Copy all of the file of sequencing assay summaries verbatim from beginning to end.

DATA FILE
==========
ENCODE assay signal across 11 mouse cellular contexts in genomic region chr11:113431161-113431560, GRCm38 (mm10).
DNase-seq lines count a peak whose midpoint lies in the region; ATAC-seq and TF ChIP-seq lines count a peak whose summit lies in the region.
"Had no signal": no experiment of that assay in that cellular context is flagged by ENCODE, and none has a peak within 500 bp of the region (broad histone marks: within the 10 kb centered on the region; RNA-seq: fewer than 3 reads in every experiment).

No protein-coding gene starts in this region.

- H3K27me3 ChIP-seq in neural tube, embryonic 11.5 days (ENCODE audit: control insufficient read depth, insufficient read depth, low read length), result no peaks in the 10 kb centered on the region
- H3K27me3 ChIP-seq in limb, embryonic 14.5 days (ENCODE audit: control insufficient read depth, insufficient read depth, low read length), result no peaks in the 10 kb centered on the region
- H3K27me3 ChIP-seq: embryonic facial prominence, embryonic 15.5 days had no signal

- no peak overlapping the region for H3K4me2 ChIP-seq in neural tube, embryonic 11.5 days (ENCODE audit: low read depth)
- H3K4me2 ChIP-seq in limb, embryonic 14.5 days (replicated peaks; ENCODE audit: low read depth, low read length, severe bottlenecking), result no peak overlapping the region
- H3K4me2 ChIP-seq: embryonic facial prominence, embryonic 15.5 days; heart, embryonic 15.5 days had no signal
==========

ENCODE assay signal across 11 mouse cellular contexts in genomic region chr11:113431161-113431560, GRCm38 (mm10).
DNase-seq lines count a peak whose midpoint lies in the region; ATAC-seq and TF ChIP-seq lines count a peak whose summit lies in the region.
"Had no signal": no experiment of that assay in that cellular context is flagged by ENCODE, and none has a peak within 500 bp of the region (broad histone marks: within the 10 kb centered on the region; RNA-seq: fewer than 3 reads in every experiment).

No protein-coding gene starts in this region.

- H3K27me3 ChIP-seq in neural tube, embryonic 11.5 days (ENCODE audit: control insufficient read depth, insufficient read depth, low read length), result no peaks in the 10 kb centered on the region
- H3K27me3 ChIP-seq in limb, embryonic 14.5 days (ENCODE audit: control insufficient read depth, insufficient read depth, low read length), result no peaks in the 10 kb centered on the region
- H3K27me3 ChIP-seq: embryonic facial prominence, embryonic 15.5 days had no signal

- no peak overlapping the region for H3K4me2 ChIP-seq in neural tube, embryonic 11.5 days (ENCODE audit: low read depth)
- H3K4me2 ChIP-seq in limb, embryonic 14.5 days (replicated peaks; ENCODE audit: low read depth, low read length, severe bottlenecking), result no peak overlapping the region
- H3K4me2 ChIP-seq: embryonic facial prominence, embryonic 15.5 days; heart, embryonic 15.5 days had no signal